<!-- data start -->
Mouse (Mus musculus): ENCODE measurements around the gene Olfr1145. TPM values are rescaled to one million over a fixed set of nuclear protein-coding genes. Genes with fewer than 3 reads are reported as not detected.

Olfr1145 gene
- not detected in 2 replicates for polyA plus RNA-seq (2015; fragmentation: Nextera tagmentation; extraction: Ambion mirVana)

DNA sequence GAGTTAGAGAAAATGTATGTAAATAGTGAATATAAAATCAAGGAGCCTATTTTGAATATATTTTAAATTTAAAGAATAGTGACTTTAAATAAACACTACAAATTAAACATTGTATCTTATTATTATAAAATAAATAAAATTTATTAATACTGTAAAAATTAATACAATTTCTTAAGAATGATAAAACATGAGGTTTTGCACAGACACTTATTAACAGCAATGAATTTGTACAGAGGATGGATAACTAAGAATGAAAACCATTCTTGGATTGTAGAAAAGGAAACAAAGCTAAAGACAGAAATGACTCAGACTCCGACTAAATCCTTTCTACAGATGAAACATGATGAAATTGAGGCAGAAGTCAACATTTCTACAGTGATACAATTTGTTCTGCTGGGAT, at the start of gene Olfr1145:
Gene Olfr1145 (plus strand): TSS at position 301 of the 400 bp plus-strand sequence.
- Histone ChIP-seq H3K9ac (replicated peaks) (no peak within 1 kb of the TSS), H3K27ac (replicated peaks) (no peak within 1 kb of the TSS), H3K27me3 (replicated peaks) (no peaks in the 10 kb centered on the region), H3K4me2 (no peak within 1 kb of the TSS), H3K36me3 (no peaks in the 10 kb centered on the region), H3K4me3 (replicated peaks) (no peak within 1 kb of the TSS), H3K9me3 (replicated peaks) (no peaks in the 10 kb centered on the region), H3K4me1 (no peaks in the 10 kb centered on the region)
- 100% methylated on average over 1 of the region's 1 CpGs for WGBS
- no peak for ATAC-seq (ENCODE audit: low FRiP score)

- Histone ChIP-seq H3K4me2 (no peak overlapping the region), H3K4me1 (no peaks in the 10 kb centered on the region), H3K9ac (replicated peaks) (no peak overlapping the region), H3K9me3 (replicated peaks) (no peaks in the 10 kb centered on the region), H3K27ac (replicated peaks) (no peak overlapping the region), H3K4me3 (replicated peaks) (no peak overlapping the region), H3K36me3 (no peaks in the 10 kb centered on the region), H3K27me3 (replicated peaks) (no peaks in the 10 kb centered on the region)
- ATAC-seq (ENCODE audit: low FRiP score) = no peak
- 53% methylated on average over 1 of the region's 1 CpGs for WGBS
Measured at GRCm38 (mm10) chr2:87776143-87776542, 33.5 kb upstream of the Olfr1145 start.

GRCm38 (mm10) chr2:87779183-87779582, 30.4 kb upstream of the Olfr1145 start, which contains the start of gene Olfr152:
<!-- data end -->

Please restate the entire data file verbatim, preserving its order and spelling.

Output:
Mouse (Mus musculus): ENCODE measurements around the gene Olfr1145. TPM values are rescaled to one million over a fixed set of nuclear protein-coding genes. Genes with fewer than 3 reads are reported as not detected.

Olfr1145 gene
- not detected in 2 replicates for polyA plus RNA-seq (2015; fragmentation: Nextera tagmentation; extraction: Ambion mirVana)

DNA sequence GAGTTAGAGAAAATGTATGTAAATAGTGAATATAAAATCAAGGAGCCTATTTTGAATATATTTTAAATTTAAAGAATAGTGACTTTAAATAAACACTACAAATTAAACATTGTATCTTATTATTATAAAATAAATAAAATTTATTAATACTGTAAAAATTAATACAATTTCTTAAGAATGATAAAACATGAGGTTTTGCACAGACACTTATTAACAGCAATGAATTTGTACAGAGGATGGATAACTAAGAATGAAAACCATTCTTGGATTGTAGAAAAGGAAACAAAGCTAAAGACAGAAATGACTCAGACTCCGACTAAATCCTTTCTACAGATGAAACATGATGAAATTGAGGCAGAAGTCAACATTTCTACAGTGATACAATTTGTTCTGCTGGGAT, at the start of gene Olfr1145:
Gene Olfr1145 (plus strand): TSS at position 301 of the 400 bp plus-strand sequence.
- Histone ChIP-seq H3K9ac (replicated peaks) (no peak within 1 kb of the TSS), H3K27ac (replicated peaks) (no peak within 1 kb of the TSS), H3K27me3 (replicated peaks) (no peaks in the 10 kb centered on the region), H3K4me2 (no peak within 1 kb of the TSS), H3K36me3 (no peaks in the 10 kb centered on the region), H3K4me3 (replicated peaks) (no peak within 1 kb of the TSS), H3K9me3 (replicated peaks) (no peaks in the 10 kb centered on the region), H3K4me1 (no peaks in the 10 kb centered on the region)
- 100% methylated on average over 1 of the region's 1 CpGs for WGBS
- no peak for ATAC-seq (ENCODE audit: low FRiP score)

- Histone ChIP-seq H3K4me2 (no peak overlapping the region), H3K4me1 (no peaks in the 10 kb centered on the region), H3K9ac (replicated peaks) (no peak overlapping the region), H3K9me3 (replicated peaks) (no peaks in the 10 kb centered on the region), H3K27ac (replicated peaks) (no peak overlapping the region), H3K4me3 (replicated peaks) (no peak overlapping the region), H3K36me3 (no peaks in the 10 kb centered on the region), H3K27me3 (replicated peaks) (no peaks in the 10 kb centered on the region)
- ATAC-seq (ENCODE audit: low FRiP score) = no peak
- 53% methylated on average over 1 of the region's 1 CpGs for WGBS
Measured at GRCm38 (mm10) chr2:87776143-87776542, 33.5 kb upstream of the Olfr1145 start.

GRCm38 (mm10) chr2:87779183-87779582, 30.4 kb upstream of the Olfr1145 start, which contains the start of gene Olfr152: